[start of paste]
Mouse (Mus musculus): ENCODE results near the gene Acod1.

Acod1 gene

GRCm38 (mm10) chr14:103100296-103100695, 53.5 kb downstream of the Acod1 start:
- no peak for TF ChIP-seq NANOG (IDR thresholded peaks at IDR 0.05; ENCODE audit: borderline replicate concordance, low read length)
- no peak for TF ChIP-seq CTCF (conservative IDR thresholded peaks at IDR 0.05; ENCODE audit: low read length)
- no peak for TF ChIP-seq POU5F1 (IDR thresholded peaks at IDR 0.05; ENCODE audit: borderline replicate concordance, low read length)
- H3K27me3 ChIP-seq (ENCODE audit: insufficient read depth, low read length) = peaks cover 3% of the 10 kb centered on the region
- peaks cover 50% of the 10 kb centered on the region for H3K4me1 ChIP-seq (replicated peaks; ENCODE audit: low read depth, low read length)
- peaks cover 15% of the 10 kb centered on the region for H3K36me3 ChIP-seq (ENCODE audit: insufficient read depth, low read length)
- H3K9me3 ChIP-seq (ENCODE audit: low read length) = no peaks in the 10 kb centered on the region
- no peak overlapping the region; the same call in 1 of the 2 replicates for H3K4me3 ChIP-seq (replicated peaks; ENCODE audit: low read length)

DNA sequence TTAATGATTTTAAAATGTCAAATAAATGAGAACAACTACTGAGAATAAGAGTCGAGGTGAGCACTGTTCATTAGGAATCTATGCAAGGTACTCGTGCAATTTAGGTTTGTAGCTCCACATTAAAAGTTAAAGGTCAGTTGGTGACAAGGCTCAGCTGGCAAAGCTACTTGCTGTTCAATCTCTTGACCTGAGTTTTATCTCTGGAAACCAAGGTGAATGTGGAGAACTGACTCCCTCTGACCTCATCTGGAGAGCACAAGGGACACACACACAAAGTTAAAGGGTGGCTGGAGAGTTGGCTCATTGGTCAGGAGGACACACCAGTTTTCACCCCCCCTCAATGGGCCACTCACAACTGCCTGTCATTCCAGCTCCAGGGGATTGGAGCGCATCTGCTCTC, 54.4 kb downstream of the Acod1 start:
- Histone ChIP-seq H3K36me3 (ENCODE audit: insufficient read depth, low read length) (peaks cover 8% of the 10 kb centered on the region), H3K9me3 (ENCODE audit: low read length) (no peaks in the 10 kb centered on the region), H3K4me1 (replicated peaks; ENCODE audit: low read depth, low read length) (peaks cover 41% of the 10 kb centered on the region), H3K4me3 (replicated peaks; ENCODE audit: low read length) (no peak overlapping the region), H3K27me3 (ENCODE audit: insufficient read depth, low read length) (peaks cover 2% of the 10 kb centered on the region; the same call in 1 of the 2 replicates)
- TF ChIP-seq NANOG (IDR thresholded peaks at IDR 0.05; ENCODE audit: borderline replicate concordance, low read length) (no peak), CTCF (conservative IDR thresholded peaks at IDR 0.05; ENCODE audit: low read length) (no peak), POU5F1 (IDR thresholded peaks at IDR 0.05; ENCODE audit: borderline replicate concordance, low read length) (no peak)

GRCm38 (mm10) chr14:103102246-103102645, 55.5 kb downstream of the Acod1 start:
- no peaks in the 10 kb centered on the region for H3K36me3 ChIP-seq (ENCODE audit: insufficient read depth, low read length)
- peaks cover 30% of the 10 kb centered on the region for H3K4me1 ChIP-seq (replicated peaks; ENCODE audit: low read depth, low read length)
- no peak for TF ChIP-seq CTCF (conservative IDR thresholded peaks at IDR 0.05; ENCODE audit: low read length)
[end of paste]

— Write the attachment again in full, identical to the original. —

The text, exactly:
Mouse (Mus musculus): ENCODE results near the gene Acod1.

Acod1 gene

GRCm38 (mm10) chr14:103100296-103100695, 53.5 kb downstream of the Acod1 start:
- no peak for TF ChIP-seq NANOG (IDR thresholded peaks at IDR 0.05; ENCODE audit: borderline replicate concordance, low read length)
- no peak for TF ChIP-seq CTCF (conservative IDR thresholded peaks at IDR 0.05; ENCODE audit: low read length)
- no peak for TF ChIP-seq POU5F1 (IDR thresholded peaks at IDR 0.05; ENCODE audit: borderline replicate concordance, low read length)
- H3K27me3 ChIP-seq (ENCODE audit: insufficient read depth, low read length) = peaks cover 3% of the 10 kb centered on the region
- peaks cover 50% of the 10 kb centered on the region for H3K4me1 ChIP-seq (replicated peaks; ENCODE audit: low read depth, low read length)
- peaks cover 15% of the 10 kb centered on the region for H3K36me3 ChIP-seq (ENCODE audit: insufficient read depth, low read length)
- H3K9me3 ChIP-seq (ENCODE audit: low read length) = no peaks in the 10 kb centered on the region
- no peak overlapping the region; the same call in 1 of the 2 replicates for H3K4me3 ChIP-seq (replicated peaks; ENCODE audit: low read length)

DNA sequence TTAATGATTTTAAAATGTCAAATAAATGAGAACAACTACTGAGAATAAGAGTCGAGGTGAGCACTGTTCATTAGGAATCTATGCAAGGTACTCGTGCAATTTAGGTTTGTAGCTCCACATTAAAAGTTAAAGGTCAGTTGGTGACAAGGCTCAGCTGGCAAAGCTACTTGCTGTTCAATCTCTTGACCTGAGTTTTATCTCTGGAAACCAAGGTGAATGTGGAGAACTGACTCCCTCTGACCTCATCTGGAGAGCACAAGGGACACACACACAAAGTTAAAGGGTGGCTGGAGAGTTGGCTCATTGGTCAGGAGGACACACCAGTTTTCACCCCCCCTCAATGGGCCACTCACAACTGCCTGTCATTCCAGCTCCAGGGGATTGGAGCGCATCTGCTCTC, 54.4 kb downstream of the Acod1 start:
- Histone ChIP-seq H3K36me3 (ENCODE audit: insufficient read depth, low read length) (peaks cover 8% of the 10 kb centered on the region), H3K9me3 (ENCODE audit: low read length) (no peaks in the 10 kb centered on the region), H3K4me1 (replicated peaks; ENCODE audit: low read depth, low read length) (peaks cover 41% of the 10 kb centered on the region), H3K4me3 (replicated peaks; ENCODE audit: low read length) (no peak overlapping the region), H3K27me3 (ENCODE audit: insufficient read depth, low read length) (peaks cover 2% of the 10 kb centered on the region; the same call in 1 of the 2 replicates)
- TF ChIP-seq NANOG (IDR thresholded peaks at IDR 0.05; ENCODE audit: borderline replicate concordance, low read length) (no peak), CTCF (conservative IDR thresholded peaks at IDR 0.05; ENCODE audit: low read length) (no peak), POU5F1 (IDR thresholded peaks at IDR 0.05; ENCODE audit: borderline replicate concordance, low read length) (no peak)

GRCm38 (mm10) chr14:103102246-103102645, 55.5 kb downstream of the Acod1 start:
- no peaks in the 10 kb centered on the region for H3K36me3 ChIP-seq (ENCODE audit: insufficient read depth, low read length)
- peaks cover 30% of the 10 kb centered on the region for H3K4me1 ChIP-seq (replicated peaks; ENCODE audit: low read depth, low read length)
- no peak for TF ChIP-seq CTCF (conservative IDR thresholded peaks at IDR 0.05; ENCODE audit: low read length)